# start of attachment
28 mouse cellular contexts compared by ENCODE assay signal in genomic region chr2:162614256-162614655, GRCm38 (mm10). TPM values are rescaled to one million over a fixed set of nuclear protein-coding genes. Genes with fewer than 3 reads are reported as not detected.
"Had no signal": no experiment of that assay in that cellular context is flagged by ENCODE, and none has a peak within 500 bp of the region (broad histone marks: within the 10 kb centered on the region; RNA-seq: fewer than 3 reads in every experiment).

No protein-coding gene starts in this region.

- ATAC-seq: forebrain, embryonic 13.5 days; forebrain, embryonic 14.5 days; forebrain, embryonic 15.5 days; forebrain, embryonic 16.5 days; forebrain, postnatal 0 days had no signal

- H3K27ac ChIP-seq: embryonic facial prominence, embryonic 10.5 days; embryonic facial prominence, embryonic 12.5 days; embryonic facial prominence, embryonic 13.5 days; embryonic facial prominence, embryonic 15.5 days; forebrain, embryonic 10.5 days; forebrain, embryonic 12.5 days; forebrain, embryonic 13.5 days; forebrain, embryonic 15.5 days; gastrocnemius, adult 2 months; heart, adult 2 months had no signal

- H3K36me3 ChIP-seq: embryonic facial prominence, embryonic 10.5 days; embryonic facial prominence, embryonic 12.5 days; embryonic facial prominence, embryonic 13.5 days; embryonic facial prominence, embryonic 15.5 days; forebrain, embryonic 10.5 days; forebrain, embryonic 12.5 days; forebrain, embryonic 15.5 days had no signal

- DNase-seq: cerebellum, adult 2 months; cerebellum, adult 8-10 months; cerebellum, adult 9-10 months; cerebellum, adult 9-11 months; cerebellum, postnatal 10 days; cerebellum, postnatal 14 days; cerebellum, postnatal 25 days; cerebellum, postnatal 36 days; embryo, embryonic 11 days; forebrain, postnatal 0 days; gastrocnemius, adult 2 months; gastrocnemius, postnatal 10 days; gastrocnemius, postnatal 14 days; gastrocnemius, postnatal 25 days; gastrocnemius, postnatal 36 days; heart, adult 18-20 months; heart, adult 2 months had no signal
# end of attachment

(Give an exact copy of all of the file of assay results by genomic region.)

28 mouse cellular contexts compared by ENCODE assay signal in genomic region chr2:162614256-162614655, GRCm38 (mm10). TPM values are rescaled to one million over a fixed set of nuclear protein-coding genes. Genes with fewer than 3 reads are reported as not detected.
"Had no signal": no experiment of that assay in that cellular context is flagged by ENCODE, and none has a peak within 500 bp of the region (broad histone marks: within the 10 kb centered on the region; RNA-seq: fewer than 3 reads in every experiment).

No protein-coding gene starts in this region.

- ATAC-seq: forebrain, embryonic 13.5 days; forebrain, embryonic 14.5 days; forebrain, embryonic 15.5 days; forebrain, embryonic 16.5 days; forebrain, postnatal 0 days had no signal

- H3K27ac ChIP-seq: embryonic facial prominence, embryonic 10.5 days; embryonic facial prominence, embryonic 12.5 days; embryonic facial prominence, embryonic 13.5 days; embryonic facial prominence, embryonic 15.5 days; forebrain, embryonic 10.5 days; forebrain, embryonic 12.5 days; forebrain, embryonic 13.5 days; forebrain, embryonic 15.5 days; gastrocnemius, adult 2 months; heart, adult 2 months had no signal

- H3K36me3 ChIP-seq: embryonic facial prominence, embryonic 10.5 days; embryonic facial prominence, embryonic 12.5 days; embryonic facial prominence, embryonic 13.5 days; embryonic facial prominence, embryonic 15.5 days; forebrain, embryonic 10.5 days; forebrain, embryonic 12.5 days; forebrain, embryonic 15.5 days had no signal

- DNase-seq: cerebellum, adult 2 months; cerebellum, adult 8-10 months; cerebellum, adult 9-10 months; cerebellum, adult 9-11 months; cerebellum, postnatal 10 days; cerebellum, postnatal 14 days; cerebellum, postnatal 25 days; cerebellum, postnatal 36 days; embryo, embryonic 11 days; forebrain, postnatal 0 days; gastrocnemius, adult 2 months; gastrocnemius, postnatal 10 days; gastrocnemius, postnatal 14 days; gastrocnemius, postnatal 25 days; gastrocnemius, postnatal 36 days; heart, adult 18-20 months; heart, adult 2 months had no signal